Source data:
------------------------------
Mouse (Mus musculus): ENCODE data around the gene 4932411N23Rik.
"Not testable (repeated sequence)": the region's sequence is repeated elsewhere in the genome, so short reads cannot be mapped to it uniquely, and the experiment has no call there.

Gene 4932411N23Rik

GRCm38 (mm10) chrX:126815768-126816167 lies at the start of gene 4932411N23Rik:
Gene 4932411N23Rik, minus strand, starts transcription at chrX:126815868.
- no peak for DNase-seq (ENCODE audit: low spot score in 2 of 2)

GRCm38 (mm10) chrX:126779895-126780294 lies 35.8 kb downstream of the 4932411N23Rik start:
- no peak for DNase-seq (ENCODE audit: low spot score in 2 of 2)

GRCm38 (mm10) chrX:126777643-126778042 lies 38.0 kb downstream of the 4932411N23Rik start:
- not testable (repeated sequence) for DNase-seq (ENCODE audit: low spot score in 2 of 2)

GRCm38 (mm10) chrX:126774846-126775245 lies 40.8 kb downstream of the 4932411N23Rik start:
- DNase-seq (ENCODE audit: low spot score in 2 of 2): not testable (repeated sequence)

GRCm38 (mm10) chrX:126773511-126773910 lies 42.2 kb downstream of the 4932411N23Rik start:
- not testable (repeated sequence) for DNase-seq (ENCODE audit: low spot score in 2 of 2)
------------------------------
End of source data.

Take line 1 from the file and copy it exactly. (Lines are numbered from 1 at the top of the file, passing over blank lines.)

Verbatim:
Mouse (Mus musculus): ENCODE data around the gene 4932411N23Rik.